Once you’ve maxed out your 401(k), what more can you do? We have three suggestions:
If your employer offers a Roth 401(k) option…
It could help a lot. The maximum contribution is the same for a traditional 401(k) and a Roth 401(k), but their tax treatment is different. With the traditional 401(k), you contribute pretax dollars, and growth of your portfolio is not taxed. But once you start taking money out of the account, your withdrawals are taxed at your ordinary-income rate. With the Roth 401(k) you contribute after-tax dollars, but you pay no further tax on portfolio growth or withdrawals.
If your tax rate doesn’t change, the tax treatment shouldn’t make a difference—except that an after-tax contribution of $17,500 is, in effect, much larger than a pretax contribution of the same amount. If you max out your contribution, the Roth 401(k) will support sustainable retirement spending of $102,000 a year, inflation-adjusted—a hefty 40% more than the traditional 401(k) (Display 2).
Fortunately, there’s a growing chance that you’ll have a Roth 401(k) option. Six years ago, just 11% of employers offered it. Today, 50% do.*
If you want to work longer…
Working past the age of 65 could make a sizable difference, both because you’ll enlarge your portfolio with additional contributions and because you’ll draw on your savings for fewer years of retirement. But extending your retirement date does mean sacrificing some years of (likely active) leisure.
If you can save more…
If you’re already putting the maximum amount into your 401(k) account and are able to save even more, you could set up a taxable investment account to house your annual bonuses and incremental savings.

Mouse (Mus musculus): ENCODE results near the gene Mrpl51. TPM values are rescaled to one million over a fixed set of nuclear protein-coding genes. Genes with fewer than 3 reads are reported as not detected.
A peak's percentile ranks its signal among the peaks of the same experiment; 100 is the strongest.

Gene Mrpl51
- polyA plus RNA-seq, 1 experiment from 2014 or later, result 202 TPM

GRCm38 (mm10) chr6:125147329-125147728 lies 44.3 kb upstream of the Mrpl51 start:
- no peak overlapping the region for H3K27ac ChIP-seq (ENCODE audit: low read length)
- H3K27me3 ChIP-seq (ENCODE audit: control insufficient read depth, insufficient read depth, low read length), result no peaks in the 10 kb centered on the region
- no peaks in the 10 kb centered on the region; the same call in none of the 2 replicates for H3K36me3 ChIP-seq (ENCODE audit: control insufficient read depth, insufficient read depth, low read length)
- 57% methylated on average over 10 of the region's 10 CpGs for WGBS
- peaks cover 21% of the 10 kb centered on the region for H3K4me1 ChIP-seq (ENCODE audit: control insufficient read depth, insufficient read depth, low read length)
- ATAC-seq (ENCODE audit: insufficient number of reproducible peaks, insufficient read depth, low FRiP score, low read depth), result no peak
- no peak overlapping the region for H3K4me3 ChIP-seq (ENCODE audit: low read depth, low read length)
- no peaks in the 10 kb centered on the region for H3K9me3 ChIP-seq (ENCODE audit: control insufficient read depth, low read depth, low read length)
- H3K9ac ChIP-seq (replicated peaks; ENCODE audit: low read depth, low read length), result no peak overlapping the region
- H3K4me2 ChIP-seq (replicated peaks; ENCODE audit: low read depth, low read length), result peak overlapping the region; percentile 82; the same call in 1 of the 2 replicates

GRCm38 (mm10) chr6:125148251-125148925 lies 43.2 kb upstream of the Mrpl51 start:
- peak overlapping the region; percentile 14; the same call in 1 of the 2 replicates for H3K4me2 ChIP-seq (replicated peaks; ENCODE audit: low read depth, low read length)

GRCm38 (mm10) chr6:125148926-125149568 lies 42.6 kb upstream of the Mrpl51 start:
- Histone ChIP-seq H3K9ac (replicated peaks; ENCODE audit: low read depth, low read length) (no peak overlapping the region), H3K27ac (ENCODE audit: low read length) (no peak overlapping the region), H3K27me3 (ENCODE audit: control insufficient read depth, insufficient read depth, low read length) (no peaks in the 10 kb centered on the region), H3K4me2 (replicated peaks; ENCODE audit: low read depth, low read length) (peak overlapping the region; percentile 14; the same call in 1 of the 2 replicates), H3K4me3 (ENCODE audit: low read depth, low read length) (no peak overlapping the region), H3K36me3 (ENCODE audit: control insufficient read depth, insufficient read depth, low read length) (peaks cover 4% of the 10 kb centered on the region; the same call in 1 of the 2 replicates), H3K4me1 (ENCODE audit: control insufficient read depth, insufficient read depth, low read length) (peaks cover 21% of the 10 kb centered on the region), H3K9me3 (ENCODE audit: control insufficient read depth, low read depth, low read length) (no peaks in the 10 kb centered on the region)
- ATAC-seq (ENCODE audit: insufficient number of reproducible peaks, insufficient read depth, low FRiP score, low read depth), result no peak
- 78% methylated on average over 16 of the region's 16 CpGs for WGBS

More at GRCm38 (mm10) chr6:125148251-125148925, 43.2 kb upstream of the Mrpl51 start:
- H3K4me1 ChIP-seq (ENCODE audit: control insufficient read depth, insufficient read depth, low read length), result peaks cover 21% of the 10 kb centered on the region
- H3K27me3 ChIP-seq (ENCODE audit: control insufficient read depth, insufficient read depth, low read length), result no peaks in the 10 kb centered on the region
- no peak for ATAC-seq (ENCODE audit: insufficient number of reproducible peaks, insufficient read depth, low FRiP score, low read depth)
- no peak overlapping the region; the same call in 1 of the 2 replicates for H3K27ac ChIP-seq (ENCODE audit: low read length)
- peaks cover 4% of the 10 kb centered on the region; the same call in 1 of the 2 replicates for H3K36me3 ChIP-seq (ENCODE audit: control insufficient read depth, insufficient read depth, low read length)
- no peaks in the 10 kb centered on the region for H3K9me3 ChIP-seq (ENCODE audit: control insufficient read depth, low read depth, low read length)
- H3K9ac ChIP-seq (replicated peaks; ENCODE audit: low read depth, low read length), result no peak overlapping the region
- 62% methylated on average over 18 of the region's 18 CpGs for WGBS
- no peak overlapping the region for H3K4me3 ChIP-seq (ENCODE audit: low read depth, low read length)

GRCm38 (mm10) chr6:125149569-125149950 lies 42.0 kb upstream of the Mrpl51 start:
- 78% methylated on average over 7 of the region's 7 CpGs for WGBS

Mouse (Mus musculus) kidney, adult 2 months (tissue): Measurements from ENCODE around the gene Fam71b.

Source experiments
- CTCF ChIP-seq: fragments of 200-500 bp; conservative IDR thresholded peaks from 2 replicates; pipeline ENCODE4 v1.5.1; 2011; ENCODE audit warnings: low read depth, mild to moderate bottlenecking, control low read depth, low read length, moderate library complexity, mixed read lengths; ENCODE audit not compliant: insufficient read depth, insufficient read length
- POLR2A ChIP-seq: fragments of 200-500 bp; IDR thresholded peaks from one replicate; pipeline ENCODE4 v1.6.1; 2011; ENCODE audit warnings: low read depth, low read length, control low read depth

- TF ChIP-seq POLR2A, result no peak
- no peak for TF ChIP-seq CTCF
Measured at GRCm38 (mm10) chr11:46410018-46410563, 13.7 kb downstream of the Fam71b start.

If you want to be able to spend as much in retirement as you’ll be spending in your last working years, under typical market conditions you’ll need to supplement your $2.2 million 401(k) account with $1.6 million in taxable assets. To save that much, you’ll likely have to sacrifice some present pleasure for greater future security. That’s a decision only you can make.
*Source: Aon Hewitt
The Bernstein Wealth Forecasting System uses a Monte Carlo model that simulates 10,000 plausible paths of return for each asset class and inflation and produces a probability distribution of outcomes. The model does not draw randomly from a set of historical returns to produce estimates for the future. Instead, the forecasts (1) are based on the building blocks of asset returns, such as inflation, yields, yield spreads, stock earnings and price multiples; (2) incorporate the linkages that exist among the returns of various asset classes; (3) take into account current market conditions at the beginning of the analysis; and (4) factor in a reasonable degree of randomness and unpredictability.
AllianceBernstein L.P. does not provide tax, legal or accounting advice. It does not take an investor's personal investment objectives or financial situation into account; investors should discuss their individual circumstances with appropriate professionals before making any decisions.